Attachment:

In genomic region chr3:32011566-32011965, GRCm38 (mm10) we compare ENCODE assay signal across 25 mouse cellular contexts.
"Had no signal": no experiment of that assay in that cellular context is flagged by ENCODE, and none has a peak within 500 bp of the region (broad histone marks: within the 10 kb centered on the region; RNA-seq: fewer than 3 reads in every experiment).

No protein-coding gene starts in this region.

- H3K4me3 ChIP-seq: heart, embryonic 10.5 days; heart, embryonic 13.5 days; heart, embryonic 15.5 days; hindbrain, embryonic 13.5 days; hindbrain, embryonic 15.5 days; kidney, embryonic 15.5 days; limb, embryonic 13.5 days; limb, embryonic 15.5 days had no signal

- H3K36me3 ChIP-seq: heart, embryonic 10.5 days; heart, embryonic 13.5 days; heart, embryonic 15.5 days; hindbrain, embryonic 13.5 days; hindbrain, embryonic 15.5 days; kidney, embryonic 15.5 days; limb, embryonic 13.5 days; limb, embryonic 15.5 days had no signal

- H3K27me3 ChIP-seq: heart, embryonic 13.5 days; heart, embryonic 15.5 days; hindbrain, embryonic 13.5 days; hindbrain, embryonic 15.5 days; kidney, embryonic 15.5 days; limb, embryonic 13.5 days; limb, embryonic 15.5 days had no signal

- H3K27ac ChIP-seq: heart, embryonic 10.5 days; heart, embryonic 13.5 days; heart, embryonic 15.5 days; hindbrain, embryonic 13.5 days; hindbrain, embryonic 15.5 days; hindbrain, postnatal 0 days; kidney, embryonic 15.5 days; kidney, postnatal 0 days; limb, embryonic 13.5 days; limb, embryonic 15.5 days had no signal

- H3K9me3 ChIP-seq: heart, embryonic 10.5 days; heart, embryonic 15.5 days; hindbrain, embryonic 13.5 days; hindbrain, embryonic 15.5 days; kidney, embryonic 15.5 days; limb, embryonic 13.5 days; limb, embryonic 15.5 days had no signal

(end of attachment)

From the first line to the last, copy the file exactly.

In genomic region chr3:32011566-32011965, GRCm38 (mm10) we compare ENCODE assay signal across 25 mouse cellular contexts.
"Had no signal": no experiment of that assay in that cellular context is flagged by ENCODE, and none has a peak within 500 bp of the region (broad histone marks: within the 10 kb centered on the region; RNA-seq: fewer than 3 reads in every experiment).

No protein-coding gene starts in this region.

- H3K4me3 ChIP-seq: heart, embryonic 10.5 days; heart, embryonic 13.5 days; heart, embryonic 15.5 days; hindbrain, embryonic 13.5 days; hindbrain, embryonic 15.5 days; kidney, embryonic 15.5 days; limb, embryonic 13.5 days; limb, embryonic 15.5 days had no signal

- H3K36me3 ChIP-seq: heart, embryonic 10.5 days; heart, embryonic 13.5 days; heart, embryonic 15.5 days; hindbrain, embryonic 13.5 days; hindbrain, embryonic 15.5 days; kidney, embryonic 15.5 days; limb, embryonic 13.5 days; limb, embryonic 15.5 days had no signal

- H3K27me3 ChIP-seq: heart, embryonic 13.5 days; heart, embryonic 15.5 days; hindbrain, embryonic 13.5 days; hindbrain, embryonic 15.5 days; kidney, embryonic 15.5 days; limb, embryonic 13.5 days; limb, embryonic 15.5 days had no signal

- H3K27ac ChIP-seq: heart, embryonic 10.5 days; heart, embryonic 13.5 days; heart, embryonic 15.5 days; hindbrain, embryonic 13.5 days; hindbrain, embryonic 15.5 days; hindbrain, postnatal 0 days; kidney, embryonic 15.5 days; kidney, postnatal 0 days; limb, embryonic 13.5 days; limb, embryonic 15.5 days had no signal

- H3K9me3 ChIP-seq: heart, embryonic 10.5 days; heart, embryonic 15.5 days; hindbrain, embryonic 13.5 days; hindbrain, embryonic 15.5 days; kidney, embryonic 15.5 days; limb, embryonic 13.5 days; limb, embryonic 15.5 days had no signal